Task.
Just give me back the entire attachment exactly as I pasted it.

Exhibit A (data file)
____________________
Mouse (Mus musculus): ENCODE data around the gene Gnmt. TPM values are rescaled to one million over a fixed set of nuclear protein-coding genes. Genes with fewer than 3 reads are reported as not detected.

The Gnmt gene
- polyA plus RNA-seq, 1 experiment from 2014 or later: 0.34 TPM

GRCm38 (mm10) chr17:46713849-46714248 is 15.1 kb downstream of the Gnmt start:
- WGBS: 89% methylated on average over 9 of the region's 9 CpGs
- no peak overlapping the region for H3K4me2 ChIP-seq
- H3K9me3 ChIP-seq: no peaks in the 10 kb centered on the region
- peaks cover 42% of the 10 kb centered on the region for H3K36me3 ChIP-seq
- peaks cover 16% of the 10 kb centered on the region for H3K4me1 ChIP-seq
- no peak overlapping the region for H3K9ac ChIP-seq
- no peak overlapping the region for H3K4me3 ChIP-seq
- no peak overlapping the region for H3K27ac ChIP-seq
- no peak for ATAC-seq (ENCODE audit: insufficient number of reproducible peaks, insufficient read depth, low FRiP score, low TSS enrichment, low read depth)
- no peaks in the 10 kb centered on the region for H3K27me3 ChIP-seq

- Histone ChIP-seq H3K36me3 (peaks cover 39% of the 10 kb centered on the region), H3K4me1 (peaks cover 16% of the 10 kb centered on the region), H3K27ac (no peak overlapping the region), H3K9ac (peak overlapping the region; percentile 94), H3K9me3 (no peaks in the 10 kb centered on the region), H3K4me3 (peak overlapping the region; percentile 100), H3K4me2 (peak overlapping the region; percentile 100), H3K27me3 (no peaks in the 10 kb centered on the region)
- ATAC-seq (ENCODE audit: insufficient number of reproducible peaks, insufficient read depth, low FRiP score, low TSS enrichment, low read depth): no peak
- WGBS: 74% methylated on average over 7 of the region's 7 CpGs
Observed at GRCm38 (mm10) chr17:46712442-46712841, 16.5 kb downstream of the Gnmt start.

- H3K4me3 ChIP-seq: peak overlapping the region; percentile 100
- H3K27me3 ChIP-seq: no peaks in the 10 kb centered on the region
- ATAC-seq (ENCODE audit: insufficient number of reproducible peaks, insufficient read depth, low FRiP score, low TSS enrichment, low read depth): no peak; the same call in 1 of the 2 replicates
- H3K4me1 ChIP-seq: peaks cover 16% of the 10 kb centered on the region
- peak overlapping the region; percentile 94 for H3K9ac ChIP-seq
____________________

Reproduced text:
Mouse (Mus musculus): ENCODE data around the gene Gnmt. TPM values are rescaled to one million over a fixed set of nuclear protein-coding genes. Genes with fewer than 3 reads are reported as not detected.

The Gnmt gene
- polyA plus RNA-seq, 1 experiment from 2014 or later: 0.34 TPM

GRCm38 (mm10) chr17:46713849-46714248 is 15.1 kb downstream of the Gnmt start:
- WGBS: 89% methylated on average over 9 of the region's 9 CpGs
- no peak overlapping the region for H3K4me2 ChIP-seq
- H3K9me3 ChIP-seq: no peaks in the 10 kb centered on the region
- peaks cover 42% of the 10 kb centered on the region for H3K36me3 ChIP-seq
- peaks cover 16% of the 10 kb centered on the region for H3K4me1 ChIP-seq
- no peak overlapping the region for H3K9ac ChIP-seq
- no peak overlapping the region for H3K4me3 ChIP-seq
- no peak overlapping the region for H3K27ac ChIP-seq
- no peak for ATAC-seq (ENCODE audit: insufficient number of reproducible peaks, insufficient read depth, low FRiP score, low TSS enrichment, low read depth)
- no peaks in the 10 kb centered on the region for H3K27me3 ChIP-seq

- Histone ChIP-seq H3K36me3 (peaks cover 39% of the 10 kb centered on the region), H3K4me1 (peaks cover 16% of the 10 kb centered on the region), H3K27ac (no peak overlapping the region), H3K9ac (peak overlapping the region; percentile 94), H3K9me3 (no peaks in the 10 kb centered on the region), H3K4me3 (peak overlapping the region; percentile 100), H3K4me2 (peak overlapping the region; percentile 100), H3K27me3 (no peaks in the 10 kb centered on the region)
- ATAC-seq (ENCODE audit: insufficient number of reproducible peaks, insufficient read depth, low FRiP score, low TSS enrichment, low read depth): no peak
- WGBS: 74% methylated on average over 7 of the region's 7 CpGs
Observed at GRCm38 (mm10) chr17:46712442-46712841, 16.5 kb downstream of the Gnmt start.

- H3K4me3 ChIP-seq: peak overlapping the region; percentile 100
- H3K27me3 ChIP-seq: no peaks in the 10 kb centered on the region
- ATAC-seq (ENCODE audit: insufficient number of reproducible peaks, insufficient read depth, low FRiP score, low TSS enrichment, low read depth): no peak; the same call in 1 of the 2 replicates
- H3K4me1 ChIP-seq: peaks cover 16% of the 10 kb centered on the region
- peak overlapping the region; percentile 94 for H3K9ac ChIP-seq